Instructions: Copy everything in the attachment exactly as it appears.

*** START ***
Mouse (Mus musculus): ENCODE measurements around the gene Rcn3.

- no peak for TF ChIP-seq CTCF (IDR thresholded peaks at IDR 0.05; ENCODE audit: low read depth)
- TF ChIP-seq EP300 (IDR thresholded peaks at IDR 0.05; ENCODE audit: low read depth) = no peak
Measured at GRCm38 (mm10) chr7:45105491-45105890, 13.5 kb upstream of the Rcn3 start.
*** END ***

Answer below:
Mouse (Mus musculus): ENCODE measurements around the gene Rcn3.

- no peak for TF ChIP-seq CTCF (IDR thresholded peaks at IDR 0.05; ENCODE audit: low read depth)
- TF ChIP-seq EP300 (IDR thresholded peaks at IDR 0.05; ENCODE audit: low read depth) = no peak
Measured at GRCm38 (mm10) chr7:45105491-45105890, 13.5 kb upstream of the Rcn3 start.